Future ton-scale liquefied noble gas detectors depend on efficient light detection in the vacuum ultraviolet (VUV) range. In the past years, silicon photomultipliers (SiPMs) have emerged as a valid alternative to standard photomultiplier tubes or large-area avalanche photodiodes. The next-generation double-beta decay experiment, nEXO, with a 5-ton liquid xenon time projection chamber will use SiPMs for detecting the 175-nm xenon scintillation light, in order to achieve an energy resolution of σ/Qββ = 1%. This paper presents recent measurements of the VUV-HD generation SiPMs from Fondazione Bruno Kessler, Trento, Italy, in two complementary setups. It includes measurements of the photon-detection efficiency (PDE) with gaseous xenon scintillation light in a vacuum setup and dark measurements in a dry nitrogen gas setup. We report improved PDE at 175 nm compared to previous generation devices that would meet the criteria of nEXO. Furthermore, we present the projected nEXO detector light collection and energy resolution that could be achieved by using these SiPMs.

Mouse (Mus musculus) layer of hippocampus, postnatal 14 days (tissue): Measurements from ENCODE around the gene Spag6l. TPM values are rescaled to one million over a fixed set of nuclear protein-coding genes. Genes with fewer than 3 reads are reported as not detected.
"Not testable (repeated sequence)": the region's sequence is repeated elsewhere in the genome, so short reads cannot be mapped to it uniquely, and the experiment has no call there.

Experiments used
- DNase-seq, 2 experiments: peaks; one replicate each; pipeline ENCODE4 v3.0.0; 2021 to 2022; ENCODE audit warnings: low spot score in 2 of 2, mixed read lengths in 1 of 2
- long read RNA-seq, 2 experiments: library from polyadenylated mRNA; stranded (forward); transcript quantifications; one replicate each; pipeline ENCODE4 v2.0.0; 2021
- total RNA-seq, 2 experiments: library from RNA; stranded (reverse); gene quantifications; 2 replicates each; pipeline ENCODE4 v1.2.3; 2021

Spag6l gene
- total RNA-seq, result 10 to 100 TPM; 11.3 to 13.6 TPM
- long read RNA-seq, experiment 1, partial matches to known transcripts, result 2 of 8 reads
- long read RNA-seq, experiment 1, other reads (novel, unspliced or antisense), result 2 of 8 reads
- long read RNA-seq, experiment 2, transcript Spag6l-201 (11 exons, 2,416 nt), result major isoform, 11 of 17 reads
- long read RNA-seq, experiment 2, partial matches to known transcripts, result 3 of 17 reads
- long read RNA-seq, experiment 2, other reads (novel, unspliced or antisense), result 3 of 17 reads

- silicon photomultiplier
- vacuum ultraviolet (VUV) light
- xenon detectors
ASJC Scopus subject areas
- Nuclear and High Energy Physics
- Nuclear Energy and Engineering
- Electrical and Electronic Engineering